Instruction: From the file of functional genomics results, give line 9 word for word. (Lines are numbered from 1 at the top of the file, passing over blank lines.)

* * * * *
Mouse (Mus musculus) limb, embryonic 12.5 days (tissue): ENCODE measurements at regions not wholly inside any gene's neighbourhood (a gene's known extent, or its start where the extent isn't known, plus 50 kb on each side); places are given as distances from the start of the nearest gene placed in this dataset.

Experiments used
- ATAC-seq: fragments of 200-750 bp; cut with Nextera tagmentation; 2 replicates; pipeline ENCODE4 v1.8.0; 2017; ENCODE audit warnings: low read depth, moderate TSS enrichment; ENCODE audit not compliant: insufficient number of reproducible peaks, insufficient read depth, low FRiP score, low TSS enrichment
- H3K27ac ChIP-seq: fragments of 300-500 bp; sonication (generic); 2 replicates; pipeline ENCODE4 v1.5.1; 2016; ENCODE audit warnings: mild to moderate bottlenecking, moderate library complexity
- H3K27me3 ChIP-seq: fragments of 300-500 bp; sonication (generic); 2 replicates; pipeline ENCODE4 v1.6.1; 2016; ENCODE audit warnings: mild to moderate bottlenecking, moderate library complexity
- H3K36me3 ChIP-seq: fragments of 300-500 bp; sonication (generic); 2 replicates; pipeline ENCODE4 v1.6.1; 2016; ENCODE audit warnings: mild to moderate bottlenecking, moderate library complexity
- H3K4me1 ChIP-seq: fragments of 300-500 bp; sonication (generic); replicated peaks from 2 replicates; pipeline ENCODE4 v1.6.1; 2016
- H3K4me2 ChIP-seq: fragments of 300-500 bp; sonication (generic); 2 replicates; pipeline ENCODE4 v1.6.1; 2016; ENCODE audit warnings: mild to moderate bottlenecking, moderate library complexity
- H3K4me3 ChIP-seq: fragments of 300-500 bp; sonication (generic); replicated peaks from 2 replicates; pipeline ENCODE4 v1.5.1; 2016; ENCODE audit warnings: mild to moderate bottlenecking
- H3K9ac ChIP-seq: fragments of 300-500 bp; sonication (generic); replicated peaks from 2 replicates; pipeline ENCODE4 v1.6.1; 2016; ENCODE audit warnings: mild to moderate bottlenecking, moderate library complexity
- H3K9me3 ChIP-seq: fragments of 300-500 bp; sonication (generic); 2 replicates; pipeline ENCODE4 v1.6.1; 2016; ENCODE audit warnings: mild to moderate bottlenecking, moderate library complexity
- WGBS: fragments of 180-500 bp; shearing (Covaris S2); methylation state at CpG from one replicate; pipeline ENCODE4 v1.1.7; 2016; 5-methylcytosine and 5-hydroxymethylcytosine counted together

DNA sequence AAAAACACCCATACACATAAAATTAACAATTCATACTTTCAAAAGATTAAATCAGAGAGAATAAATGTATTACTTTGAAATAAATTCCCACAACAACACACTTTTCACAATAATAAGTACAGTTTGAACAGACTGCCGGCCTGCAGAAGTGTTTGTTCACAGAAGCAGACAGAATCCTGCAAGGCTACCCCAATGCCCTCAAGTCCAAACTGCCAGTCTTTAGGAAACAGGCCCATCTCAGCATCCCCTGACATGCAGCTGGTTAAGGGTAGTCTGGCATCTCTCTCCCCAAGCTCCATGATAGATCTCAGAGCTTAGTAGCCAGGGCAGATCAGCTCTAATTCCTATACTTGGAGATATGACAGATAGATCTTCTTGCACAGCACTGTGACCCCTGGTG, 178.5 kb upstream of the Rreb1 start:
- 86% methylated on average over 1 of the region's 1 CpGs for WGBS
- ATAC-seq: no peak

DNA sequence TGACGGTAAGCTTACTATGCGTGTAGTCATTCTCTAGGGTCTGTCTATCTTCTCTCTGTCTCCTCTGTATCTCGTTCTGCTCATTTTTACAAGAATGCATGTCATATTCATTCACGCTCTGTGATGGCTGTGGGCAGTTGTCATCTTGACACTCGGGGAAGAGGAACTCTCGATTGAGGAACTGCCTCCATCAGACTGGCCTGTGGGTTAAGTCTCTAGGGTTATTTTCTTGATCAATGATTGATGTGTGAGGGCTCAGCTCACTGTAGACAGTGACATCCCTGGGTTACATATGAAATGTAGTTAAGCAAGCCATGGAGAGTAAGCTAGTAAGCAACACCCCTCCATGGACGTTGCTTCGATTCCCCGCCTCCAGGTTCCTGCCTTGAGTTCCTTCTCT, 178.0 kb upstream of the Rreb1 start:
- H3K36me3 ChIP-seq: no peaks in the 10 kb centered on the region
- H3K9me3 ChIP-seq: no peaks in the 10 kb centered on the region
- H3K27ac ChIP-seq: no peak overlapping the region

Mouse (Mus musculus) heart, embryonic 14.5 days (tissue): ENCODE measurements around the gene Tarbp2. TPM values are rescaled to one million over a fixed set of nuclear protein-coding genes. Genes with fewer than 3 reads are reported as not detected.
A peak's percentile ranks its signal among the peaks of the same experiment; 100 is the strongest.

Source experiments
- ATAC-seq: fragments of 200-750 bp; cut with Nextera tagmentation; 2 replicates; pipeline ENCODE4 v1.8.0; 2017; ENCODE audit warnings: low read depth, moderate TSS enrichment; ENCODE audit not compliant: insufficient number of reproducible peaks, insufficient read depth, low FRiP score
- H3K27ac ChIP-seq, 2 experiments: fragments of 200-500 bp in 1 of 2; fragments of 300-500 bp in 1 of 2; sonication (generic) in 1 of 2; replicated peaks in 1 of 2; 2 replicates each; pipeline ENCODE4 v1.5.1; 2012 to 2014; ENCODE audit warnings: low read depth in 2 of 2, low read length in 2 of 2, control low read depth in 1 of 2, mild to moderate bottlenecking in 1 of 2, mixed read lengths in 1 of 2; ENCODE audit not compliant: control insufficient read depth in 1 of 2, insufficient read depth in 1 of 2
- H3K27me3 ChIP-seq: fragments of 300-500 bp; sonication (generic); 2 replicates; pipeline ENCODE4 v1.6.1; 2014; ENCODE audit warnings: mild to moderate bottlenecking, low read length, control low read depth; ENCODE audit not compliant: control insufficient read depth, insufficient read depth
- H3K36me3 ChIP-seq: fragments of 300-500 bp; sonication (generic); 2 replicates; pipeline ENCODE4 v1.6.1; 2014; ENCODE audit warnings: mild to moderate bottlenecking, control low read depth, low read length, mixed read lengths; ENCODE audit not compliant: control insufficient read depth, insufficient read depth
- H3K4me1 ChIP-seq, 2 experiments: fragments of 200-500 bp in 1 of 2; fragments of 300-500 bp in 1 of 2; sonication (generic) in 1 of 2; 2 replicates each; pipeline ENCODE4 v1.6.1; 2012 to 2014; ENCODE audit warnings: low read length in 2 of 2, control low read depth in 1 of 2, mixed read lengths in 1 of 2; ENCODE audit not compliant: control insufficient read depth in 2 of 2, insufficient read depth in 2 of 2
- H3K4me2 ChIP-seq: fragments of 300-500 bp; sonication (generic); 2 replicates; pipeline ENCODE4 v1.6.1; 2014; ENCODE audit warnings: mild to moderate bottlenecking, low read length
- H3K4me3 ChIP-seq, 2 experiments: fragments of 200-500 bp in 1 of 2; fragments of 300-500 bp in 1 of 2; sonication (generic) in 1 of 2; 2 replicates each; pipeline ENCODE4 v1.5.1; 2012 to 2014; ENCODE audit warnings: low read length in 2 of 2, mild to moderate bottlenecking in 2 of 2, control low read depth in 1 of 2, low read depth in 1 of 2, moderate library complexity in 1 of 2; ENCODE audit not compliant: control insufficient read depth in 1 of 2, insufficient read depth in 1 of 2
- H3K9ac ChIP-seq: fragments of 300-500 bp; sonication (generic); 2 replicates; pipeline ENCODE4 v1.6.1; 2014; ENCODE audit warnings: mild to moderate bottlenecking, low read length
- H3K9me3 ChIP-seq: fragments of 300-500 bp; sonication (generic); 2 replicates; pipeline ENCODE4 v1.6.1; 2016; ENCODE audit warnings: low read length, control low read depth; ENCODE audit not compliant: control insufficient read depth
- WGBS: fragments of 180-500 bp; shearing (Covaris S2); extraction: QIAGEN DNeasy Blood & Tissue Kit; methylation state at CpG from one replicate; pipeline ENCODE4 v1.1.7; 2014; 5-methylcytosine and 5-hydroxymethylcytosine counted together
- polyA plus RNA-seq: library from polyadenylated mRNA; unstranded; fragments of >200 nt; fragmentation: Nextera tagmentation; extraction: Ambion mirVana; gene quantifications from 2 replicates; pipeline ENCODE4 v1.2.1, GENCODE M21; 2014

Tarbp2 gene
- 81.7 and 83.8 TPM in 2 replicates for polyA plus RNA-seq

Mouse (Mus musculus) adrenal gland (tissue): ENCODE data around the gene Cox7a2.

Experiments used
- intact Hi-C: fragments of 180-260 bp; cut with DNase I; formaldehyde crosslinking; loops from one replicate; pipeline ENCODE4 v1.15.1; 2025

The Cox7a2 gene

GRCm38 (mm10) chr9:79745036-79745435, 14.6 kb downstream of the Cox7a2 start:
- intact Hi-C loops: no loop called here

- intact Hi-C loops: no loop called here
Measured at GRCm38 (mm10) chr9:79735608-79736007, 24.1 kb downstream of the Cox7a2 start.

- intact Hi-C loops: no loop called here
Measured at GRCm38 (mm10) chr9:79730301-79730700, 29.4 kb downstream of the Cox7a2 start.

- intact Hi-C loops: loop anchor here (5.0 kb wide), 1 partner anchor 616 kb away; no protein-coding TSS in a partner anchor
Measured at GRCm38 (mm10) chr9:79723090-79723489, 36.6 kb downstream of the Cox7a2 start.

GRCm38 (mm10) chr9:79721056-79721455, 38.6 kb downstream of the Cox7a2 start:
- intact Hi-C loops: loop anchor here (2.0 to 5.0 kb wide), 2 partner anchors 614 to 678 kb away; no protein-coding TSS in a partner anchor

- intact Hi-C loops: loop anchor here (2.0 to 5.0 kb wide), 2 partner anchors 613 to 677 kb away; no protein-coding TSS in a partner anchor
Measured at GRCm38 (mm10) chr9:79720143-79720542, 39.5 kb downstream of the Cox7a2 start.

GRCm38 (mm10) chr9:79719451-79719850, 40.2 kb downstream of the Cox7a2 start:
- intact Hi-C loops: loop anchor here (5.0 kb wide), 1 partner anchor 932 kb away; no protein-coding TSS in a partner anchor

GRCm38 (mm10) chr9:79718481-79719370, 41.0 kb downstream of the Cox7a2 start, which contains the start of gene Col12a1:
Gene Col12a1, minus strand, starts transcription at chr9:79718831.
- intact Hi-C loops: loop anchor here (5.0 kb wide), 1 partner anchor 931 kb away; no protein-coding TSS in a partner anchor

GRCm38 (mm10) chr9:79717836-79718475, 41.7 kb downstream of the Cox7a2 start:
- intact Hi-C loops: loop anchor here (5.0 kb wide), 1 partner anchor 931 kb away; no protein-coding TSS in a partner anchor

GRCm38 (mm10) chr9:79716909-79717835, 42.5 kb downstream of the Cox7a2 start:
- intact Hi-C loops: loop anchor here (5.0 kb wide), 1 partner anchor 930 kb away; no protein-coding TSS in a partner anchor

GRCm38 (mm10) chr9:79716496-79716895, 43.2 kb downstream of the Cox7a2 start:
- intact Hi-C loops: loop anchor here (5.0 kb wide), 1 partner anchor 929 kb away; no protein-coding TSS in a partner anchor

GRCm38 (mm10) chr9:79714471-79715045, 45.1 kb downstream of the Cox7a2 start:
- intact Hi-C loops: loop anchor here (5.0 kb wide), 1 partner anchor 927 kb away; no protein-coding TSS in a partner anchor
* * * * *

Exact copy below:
- H3K4me3 ChIP-seq: fragments of 300-500 bp; sonication (generic); replicated peaks from 2 replicates; pipeline ENCODE4 v1.5.1; 2016; ENCODE audit warnings: mild to moderate bottlenecking